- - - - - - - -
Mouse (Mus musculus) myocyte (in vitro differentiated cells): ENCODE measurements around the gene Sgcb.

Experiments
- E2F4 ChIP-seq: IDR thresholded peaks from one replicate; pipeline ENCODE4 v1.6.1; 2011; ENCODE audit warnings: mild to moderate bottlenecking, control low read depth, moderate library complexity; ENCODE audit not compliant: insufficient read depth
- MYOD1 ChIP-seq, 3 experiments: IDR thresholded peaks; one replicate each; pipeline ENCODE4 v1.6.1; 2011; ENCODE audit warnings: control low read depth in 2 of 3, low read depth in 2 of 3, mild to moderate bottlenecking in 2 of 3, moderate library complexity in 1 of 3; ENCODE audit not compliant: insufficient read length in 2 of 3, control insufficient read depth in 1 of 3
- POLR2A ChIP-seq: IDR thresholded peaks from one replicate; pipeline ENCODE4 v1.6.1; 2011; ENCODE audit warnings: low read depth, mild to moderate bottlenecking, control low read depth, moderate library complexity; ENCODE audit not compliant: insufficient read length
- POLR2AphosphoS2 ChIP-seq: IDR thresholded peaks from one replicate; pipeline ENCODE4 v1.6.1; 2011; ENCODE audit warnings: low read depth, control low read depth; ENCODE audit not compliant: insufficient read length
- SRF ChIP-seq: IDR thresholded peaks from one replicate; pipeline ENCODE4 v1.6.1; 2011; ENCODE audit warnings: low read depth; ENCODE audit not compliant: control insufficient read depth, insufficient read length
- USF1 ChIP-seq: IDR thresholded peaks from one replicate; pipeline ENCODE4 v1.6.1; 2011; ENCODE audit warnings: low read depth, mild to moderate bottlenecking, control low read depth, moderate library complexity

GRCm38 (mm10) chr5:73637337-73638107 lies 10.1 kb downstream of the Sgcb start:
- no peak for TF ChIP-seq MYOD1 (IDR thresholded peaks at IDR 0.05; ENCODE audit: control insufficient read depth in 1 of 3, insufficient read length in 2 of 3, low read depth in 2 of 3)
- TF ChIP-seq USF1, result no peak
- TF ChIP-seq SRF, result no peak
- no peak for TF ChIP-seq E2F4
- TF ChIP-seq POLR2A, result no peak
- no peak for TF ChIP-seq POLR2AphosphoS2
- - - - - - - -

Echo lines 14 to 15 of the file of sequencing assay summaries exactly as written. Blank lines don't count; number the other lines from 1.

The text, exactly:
- TF ChIP-seq POLR2A, result no peak
- no peak for TF ChIP-seq POLR2AphosphoS2